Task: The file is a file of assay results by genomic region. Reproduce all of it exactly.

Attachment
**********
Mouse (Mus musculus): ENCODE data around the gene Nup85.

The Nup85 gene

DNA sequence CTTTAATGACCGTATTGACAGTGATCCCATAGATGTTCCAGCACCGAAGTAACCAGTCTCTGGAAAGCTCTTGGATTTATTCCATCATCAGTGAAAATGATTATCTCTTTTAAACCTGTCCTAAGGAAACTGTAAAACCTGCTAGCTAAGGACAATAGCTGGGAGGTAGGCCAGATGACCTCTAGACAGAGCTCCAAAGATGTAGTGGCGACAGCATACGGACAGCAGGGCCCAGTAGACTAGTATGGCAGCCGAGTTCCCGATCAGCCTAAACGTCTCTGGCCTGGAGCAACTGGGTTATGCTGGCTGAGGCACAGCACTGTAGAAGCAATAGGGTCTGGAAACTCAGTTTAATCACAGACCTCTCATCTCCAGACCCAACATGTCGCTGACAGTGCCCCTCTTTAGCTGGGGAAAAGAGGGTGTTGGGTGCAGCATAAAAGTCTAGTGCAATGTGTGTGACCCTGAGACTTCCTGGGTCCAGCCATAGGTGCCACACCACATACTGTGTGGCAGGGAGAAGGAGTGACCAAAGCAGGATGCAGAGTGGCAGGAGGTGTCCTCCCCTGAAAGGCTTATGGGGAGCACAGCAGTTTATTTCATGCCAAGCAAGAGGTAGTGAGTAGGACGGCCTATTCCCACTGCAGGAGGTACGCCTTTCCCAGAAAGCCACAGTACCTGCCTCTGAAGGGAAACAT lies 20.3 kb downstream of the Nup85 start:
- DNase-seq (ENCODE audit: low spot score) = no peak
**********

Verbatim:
Mouse (Mus musculus): ENCODE data around the gene Nup85.

The Nup85 gene

DNA sequence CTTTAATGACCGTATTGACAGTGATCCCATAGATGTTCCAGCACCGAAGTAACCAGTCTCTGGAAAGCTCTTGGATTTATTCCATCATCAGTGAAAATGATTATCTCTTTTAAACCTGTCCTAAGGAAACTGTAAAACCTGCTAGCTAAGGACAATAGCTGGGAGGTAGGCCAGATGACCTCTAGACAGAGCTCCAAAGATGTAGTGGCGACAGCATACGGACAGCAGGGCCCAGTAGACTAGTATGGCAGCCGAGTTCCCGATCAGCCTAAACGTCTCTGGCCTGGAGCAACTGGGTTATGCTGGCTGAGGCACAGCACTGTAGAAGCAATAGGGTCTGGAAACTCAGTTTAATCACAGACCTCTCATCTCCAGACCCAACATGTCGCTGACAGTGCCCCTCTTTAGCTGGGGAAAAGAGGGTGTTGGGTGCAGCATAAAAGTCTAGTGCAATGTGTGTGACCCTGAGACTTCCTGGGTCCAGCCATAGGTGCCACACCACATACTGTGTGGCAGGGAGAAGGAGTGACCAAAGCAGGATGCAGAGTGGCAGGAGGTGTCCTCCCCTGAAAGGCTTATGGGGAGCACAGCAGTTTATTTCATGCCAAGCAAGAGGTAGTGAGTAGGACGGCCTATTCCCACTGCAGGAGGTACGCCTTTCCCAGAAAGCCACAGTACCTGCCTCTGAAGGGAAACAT lies 20.3 kb downstream of the Nup85 start:
- DNase-seq (ENCODE audit: low spot score) = no peak